Young Folks' History of England HTML version

1. Julius C&Aelig;Sar, B.C. 55
Nearly two thousand years ago there was a brave captain whose name was
Julius Cæsar. The soldiers he led to battle were very strong, and conquered
the people wherever they went. They had no gun or gunpowder then; but
they had swords and spears, and, to prevent themselves from being hurt,
they had helmets or brazen caps on their heads, with long tufts of horse-hair
upon them, by way of ornament, and breast-plates of brass on their breasts,
and on their arms they carried a sort of screen, made of strong leather. One
of them carried a little brass figure of an eagle on a long pole, with a scarlet
flag flying below, and wherever the eagle was seen, they all followed, and
fought so bravely that nothing could long stand against them.
When Julius Cæsar rode at their head, with his keen, pale hook-nosed face,
and the scarlet cloak that the general always wore, they were so proud of
him, and so fond of him, that there was nothing they would not do for him.
Julius Cæsar heard that a little way off there was a country nobody knew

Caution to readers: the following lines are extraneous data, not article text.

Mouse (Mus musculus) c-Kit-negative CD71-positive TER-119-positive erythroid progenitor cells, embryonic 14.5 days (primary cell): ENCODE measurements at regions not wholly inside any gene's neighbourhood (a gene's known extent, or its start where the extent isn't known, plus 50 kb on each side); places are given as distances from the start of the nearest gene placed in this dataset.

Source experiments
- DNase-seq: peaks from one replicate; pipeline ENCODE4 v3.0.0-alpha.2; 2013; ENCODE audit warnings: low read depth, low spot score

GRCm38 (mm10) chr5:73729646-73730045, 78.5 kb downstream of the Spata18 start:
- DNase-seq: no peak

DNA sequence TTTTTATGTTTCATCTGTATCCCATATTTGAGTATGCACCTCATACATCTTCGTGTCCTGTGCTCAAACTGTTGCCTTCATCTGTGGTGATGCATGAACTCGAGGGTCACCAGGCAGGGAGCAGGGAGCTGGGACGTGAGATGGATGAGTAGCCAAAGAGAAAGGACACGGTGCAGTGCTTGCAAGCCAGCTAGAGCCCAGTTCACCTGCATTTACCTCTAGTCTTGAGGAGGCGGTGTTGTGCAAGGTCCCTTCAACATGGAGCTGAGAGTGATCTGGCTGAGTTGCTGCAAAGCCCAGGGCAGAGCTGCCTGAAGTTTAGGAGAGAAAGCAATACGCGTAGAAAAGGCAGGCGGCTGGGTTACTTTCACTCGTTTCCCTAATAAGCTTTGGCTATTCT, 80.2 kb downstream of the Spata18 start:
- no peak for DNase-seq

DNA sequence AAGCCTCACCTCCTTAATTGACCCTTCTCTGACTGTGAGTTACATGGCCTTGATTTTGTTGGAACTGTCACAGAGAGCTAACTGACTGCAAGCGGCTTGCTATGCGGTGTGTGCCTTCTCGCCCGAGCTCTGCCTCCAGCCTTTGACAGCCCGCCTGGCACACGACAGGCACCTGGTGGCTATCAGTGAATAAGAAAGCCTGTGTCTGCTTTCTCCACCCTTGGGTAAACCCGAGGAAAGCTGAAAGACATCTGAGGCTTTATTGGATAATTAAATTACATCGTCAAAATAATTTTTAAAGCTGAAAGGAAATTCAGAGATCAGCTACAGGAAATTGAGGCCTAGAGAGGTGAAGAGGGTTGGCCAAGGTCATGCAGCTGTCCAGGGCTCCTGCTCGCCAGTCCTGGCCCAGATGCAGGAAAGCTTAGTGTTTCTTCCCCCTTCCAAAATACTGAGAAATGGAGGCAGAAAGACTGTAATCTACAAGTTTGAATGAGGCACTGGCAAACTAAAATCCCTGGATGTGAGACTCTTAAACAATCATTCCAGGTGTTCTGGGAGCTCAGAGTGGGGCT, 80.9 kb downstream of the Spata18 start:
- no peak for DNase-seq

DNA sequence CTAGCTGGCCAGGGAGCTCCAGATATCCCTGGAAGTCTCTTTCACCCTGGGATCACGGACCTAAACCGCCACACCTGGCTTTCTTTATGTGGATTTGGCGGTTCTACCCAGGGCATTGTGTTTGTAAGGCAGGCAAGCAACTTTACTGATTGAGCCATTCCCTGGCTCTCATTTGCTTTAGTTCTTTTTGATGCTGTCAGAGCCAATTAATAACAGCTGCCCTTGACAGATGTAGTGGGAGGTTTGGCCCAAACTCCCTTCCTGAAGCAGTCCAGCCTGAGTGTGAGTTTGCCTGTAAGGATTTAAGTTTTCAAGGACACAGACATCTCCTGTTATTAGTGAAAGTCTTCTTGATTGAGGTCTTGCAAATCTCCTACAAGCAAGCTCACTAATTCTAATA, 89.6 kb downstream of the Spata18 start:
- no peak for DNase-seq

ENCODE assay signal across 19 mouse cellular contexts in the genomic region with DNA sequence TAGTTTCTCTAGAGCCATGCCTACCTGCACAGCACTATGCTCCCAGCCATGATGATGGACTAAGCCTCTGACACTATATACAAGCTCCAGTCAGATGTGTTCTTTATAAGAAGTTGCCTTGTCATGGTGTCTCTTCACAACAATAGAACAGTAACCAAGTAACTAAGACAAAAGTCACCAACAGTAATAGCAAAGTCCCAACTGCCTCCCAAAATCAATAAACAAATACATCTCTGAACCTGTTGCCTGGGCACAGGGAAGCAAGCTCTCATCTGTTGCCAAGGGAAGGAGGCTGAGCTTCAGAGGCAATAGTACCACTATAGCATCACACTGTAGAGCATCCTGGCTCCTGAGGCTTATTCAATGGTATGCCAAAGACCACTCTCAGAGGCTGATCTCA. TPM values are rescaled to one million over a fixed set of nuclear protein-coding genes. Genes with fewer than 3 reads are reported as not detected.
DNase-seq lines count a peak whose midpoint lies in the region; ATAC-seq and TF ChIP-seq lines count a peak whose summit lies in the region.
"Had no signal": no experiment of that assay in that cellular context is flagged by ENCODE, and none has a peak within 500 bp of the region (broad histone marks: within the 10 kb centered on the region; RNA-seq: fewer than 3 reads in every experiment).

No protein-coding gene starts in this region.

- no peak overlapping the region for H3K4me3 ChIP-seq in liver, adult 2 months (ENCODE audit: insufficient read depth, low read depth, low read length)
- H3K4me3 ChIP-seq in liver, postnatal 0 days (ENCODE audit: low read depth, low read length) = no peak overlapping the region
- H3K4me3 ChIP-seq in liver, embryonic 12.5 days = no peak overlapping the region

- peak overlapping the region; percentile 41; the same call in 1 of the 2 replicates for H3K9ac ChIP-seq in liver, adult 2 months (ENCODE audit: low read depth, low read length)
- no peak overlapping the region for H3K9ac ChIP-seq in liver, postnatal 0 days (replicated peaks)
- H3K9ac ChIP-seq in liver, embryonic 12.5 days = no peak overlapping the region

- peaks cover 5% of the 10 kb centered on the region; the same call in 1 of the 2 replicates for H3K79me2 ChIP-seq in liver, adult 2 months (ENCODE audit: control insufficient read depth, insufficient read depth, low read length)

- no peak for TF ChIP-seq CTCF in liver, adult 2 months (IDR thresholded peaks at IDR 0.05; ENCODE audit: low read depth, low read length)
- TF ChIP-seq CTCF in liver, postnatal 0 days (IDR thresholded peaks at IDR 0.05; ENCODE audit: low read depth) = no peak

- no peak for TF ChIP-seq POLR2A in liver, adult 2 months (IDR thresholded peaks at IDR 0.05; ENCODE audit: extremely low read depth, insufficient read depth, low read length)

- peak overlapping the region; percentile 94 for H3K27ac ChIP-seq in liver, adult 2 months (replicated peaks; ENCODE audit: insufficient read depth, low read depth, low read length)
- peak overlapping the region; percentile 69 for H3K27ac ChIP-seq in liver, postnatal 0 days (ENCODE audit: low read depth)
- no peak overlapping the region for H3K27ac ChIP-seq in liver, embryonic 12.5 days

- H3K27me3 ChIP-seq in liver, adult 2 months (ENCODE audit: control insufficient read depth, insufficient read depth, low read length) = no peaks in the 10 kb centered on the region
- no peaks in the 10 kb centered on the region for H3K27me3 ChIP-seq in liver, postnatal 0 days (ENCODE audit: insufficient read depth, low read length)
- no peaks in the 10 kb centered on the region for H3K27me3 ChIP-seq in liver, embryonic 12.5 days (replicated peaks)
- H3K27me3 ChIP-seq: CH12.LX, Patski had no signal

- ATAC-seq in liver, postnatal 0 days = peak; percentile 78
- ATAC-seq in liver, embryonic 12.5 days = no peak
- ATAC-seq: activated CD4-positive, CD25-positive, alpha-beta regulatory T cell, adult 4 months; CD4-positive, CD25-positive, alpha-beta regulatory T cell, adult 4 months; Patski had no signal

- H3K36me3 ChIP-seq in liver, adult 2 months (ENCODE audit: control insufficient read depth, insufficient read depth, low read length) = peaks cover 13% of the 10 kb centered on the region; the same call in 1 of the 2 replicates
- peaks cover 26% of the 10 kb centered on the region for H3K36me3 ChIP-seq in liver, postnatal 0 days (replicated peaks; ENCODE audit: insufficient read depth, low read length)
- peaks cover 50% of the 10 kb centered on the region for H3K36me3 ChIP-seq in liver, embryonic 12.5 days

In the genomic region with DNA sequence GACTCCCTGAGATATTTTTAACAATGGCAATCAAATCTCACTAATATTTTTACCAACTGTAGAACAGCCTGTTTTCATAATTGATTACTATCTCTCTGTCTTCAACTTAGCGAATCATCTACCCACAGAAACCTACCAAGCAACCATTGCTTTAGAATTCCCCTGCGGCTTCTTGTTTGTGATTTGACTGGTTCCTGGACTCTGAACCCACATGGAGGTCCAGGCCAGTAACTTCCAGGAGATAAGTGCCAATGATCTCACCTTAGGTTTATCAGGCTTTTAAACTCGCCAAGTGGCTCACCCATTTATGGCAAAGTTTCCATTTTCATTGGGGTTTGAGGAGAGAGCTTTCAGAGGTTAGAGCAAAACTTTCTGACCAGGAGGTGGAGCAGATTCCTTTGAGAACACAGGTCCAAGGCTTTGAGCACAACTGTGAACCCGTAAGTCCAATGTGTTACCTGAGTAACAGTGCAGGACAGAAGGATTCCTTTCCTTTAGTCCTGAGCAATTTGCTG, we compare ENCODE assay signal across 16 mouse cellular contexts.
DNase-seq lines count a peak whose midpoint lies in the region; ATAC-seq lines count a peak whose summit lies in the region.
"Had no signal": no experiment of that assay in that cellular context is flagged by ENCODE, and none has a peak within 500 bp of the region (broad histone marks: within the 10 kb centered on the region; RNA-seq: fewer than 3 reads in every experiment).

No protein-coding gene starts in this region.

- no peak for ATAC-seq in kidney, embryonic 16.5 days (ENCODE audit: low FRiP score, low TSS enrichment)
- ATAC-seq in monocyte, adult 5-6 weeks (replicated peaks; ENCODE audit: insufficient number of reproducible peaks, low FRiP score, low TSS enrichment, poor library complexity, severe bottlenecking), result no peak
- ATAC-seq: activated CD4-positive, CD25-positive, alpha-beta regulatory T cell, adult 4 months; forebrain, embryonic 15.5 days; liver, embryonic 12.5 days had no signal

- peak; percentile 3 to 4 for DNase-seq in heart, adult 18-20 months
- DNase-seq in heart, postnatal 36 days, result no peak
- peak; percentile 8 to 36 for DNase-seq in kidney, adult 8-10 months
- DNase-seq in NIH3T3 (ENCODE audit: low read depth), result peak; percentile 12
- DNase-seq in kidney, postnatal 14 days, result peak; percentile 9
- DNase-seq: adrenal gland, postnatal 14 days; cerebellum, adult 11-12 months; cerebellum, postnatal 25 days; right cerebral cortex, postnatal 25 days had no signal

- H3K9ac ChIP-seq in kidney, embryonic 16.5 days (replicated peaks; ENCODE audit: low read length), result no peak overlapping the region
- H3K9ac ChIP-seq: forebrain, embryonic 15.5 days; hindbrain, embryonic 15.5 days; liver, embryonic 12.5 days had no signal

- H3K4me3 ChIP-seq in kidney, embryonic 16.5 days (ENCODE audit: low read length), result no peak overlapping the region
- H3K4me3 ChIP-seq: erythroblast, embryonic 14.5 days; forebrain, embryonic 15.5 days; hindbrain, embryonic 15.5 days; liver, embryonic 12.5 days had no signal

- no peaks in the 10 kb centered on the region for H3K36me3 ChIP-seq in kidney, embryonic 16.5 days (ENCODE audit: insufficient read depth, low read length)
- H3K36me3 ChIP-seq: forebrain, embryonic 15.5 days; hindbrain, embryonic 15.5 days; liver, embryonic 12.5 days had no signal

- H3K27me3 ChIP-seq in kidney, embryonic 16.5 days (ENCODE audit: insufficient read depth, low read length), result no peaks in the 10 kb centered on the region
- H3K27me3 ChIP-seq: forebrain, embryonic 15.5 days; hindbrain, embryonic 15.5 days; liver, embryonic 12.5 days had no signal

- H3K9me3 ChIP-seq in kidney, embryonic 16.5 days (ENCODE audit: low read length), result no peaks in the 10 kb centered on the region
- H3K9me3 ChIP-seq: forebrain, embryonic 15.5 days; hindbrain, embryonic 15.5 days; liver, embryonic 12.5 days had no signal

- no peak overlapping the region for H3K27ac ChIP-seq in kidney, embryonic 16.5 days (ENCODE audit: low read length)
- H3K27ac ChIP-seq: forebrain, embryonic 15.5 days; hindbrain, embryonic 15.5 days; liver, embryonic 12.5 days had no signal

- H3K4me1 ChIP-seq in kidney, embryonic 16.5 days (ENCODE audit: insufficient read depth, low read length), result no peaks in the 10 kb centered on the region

anything about, except that the people were very fierce and savage, and that
a sort of pearl was found in the shells of mussels which lived in the rivers. He
could not bear that there should be any place that his own people, the
Romans, did not know and subdue. So he commanded the ships to be
prepared, and he and his soldiers embarked, watching the white cliffs on the
other side of the sea grow higher and higher as he came nearer and nearer.
When he came quite up to them, he found the savages were there in earnest.
They were tall men, with long red streaming hair, and such clothes as they
had were woollen, checked like plaid; but many had their arms and breasts
naked, and painted all over in blue patterns. They yelled and brandished their
darts, to make Julius Cæsar and his Roman soldiers keep away; but he only
went on to a place where the shore was not quite so steep, and there
commanded his soldiers to land. The savages had run along the shore too,
and there was a terrible fight; but at last the man who carried the eagle
jumped down into the middle of the natives, calling out to his fellows that
they must come after him, or they would lose their eagle. They all came
rushing and leaping down, and thus they managed to force back the savages,
and make their way to the shore.
There was not much worth having when they had made their way there.
Though they came again the next year, and forced their way a good deal
farther into the country, they saw chiefly bare downs, or heaths, or thick
woods. The few houses were little more than piles of stones, and the people
were rough and wild, and could do very little. The men hunted wild boars,
and wolves and stags, and the women dug the ground, and raised a little
corn, which they ground to flour between two stones to make bread; and
they spun the wool of their sheep, dyed it with bright colors, and wove it into